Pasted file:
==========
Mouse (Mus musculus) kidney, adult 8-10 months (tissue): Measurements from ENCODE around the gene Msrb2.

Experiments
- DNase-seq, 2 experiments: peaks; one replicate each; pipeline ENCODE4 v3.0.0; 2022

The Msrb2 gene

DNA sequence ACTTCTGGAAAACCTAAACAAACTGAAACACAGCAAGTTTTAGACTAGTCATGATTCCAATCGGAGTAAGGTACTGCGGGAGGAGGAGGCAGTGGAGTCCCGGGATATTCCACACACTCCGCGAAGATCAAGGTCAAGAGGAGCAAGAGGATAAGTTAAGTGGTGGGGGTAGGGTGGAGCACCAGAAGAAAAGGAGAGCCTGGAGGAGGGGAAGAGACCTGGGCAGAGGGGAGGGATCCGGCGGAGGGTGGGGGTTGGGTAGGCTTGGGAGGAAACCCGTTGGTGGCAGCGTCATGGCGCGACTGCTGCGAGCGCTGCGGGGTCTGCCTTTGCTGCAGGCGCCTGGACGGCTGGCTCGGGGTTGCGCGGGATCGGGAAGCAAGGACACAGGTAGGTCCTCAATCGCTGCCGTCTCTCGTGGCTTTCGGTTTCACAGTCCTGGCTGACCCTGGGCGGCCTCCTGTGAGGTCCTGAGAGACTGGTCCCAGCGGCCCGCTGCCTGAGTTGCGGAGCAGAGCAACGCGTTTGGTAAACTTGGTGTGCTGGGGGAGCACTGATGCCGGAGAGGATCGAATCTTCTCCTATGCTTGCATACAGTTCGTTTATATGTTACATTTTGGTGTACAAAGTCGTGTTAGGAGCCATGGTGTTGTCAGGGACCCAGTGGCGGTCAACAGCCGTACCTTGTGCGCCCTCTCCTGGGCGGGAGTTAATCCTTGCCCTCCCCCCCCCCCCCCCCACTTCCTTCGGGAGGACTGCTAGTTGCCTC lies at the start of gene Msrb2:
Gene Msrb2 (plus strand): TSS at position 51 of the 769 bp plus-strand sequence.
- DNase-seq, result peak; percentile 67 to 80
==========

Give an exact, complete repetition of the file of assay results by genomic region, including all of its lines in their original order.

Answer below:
Mouse (Mus musculus) kidney, adult 8-10 months (tissue): Measurements from ENCODE around the gene Msrb2.

Experiments
- DNase-seq, 2 experiments: peaks; one replicate each; pipeline ENCODE4 v3.0.0; 2022

The Msrb2 gene

DNA sequence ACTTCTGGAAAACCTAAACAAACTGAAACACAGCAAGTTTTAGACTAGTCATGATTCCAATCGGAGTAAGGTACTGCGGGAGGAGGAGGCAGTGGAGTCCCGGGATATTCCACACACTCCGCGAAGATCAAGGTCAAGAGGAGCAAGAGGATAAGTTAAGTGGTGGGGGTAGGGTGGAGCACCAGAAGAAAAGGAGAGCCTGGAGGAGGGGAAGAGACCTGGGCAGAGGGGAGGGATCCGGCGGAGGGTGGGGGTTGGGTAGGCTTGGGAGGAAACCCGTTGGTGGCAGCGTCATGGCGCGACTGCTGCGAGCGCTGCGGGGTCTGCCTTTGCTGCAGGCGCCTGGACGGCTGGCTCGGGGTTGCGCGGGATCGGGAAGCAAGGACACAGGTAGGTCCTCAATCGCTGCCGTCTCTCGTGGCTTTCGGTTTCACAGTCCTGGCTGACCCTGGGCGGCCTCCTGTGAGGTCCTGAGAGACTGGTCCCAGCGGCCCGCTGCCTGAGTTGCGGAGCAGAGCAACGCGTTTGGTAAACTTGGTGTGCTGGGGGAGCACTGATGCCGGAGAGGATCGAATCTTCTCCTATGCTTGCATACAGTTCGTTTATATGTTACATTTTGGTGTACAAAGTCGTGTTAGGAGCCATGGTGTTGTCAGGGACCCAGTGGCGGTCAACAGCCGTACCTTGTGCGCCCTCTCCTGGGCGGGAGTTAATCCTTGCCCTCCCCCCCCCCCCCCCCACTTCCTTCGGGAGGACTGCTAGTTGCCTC lies at the start of gene Msrb2:
Gene Msrb2 (plus strand): TSS at position 51 of the 769 bp plus-strand sequence.
- DNase-seq, result peak; percentile 67 to 80